A new report has shown that Nigeria’s public debt stock is disturbing and may likely hit over N38 trillion by the end of 2021. The report also indicates that Nigeria’s debt portfolio, which was N33.1 trillion as at March 2021, increased by over 17 per cent between the end of last year and this year. Despite the increasing debt stock, it is disturbing that the government has announced new plans to borrow from both external and domestic markets. The Minister of Finance and National Planning, Mrs. Zainab Ahmed, has disclosed that by the end of this year, the debt stock could reach N38trillion. However, some experts are of the view that it could be more than that and have even projected that it will hit N40trillion by December 2021.
The dwindling of government’s revenue due to volatility in oil prices in the international market will likely worsen the situation. And with less money accruing to the government from oil, it will be difficult to sustain the escalating debt. Not quite long ago, the World Bank warned that Nigeria would face imminent high-debt risk exposure due to failure to meet contractual debt obligations to creditors. But the position of the global financial institution was faulted by the Debt Management Office (DMO). In spite of that official disputation, statistics show that Nigeria is facing serious debt crisis unless the government prioritise its borrowing plans and invest in productive sectors. As at May 2021, Nigeria’s debt service to revenue ratio was 96 per cent. This means that for every N1 earned, N0.98 is spent on debt servicing. In real terms, it means that about 90 per cent of total revenue is spent on debt servicing, a situation that is unsustainable. The matter is not helped by increasing overheads and rising infrastructure deficit. This is the worst the country has faced in decades. And the economic consequences are dire due to the apparent lack of definitive policy on how government intends to efficiently manage expenditures and reduce cost of governance. The diversification effort, especially in the non-oil sector, has reportedly yielded little dividends because of rising insecurity across the country. Given the rise in global interest rates, which has made central banks in advanced economies to ponder the normalisation of monetary policy, debt service costs on external loans will rise, thereby pushing Nigeria’s debt beyond the point of sustainability. The prediction by experts is that Nigeria’s total debt stock could hit N40trillion in the coming months following the approval of the government’s plan to borrow another $6.2 billion. Between January and May this year, government reportedly spent N1.8trillion on debt servicing. The figure represents 98 per cent aggregate revenue within the period, which is 44.6 per cent lower than the projected revenue of N3.32trillion for the period. COVID-19 related shocks have weakened economic performance and revenue target. More so, not much has been done to broaden the revenue base in such a way that it will not affect the cost of living of the citizens.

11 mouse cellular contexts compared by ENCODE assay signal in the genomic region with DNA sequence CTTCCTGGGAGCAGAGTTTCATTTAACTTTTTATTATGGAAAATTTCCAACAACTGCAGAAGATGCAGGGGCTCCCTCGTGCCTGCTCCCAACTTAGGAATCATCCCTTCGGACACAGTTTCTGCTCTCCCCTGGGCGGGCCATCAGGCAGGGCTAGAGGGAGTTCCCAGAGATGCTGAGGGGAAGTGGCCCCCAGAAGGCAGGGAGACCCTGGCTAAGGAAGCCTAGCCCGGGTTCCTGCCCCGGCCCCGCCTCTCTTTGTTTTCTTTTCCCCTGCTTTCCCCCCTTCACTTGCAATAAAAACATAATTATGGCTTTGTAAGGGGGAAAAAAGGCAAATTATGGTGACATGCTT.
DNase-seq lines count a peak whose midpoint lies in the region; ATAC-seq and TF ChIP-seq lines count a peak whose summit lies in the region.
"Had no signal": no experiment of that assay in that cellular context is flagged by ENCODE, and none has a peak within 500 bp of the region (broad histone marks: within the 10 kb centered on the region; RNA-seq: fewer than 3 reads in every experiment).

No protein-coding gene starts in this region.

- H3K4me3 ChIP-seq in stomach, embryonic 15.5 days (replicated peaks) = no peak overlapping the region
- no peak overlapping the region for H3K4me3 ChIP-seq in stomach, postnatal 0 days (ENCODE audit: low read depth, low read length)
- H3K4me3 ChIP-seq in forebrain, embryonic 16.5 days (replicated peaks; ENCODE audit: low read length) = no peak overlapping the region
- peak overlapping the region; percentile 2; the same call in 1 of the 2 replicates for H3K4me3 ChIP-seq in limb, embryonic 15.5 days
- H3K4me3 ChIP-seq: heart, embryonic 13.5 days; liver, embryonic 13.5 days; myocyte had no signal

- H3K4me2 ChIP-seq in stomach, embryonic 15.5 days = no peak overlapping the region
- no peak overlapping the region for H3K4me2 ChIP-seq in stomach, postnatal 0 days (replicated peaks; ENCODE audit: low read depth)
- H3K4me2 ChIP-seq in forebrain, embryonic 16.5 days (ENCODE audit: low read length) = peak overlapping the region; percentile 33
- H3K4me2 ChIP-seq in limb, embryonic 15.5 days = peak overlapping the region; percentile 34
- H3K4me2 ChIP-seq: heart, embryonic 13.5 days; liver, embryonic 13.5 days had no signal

No doubt, worsening debt profile remains one of the challenges of the economy, especially since President Muhammadu Buhari came to power almost six years ago. Government policymakers have not shown enough creativity in managing the nation’s debts. For example, from $18.89 billion it inherited in May 2015, the nation’s debt stock has increased to over $32billion as at December 2020. So far, Nigeria has taken loans worth $31.98 billion from the World Bank Group, International Monetary Fund (IMF), African Development Bank (AfDB) Group and others. It also has an outstanding $11.6 billion loan from the International Development Association (IDA) and International Bank for Reconstruction and Development (IBRD). Besides, Nigeria owes China, France, India and Germany $4.0 billion. This accounts for 12.74 per cent of the nation’s external debt reportedly put at $32.86billion. Considering the impending economic crisis that will follow binge borrowing, the government must borrow cautiously and invest the loans in profitable ventures. Even though we are not against borrowing, we advise that such loans must be judiciously used for projects that can repay them. Excessive borrowing by the government will likely mortgage the future of the country. If the incessant borrowing is not checked, Nigeria will enter another debt trap. To avoid debt overhang, there should be a moratorium on borrowing by federal and state governments. Unrestrained borrowing will definitely hurt the economy.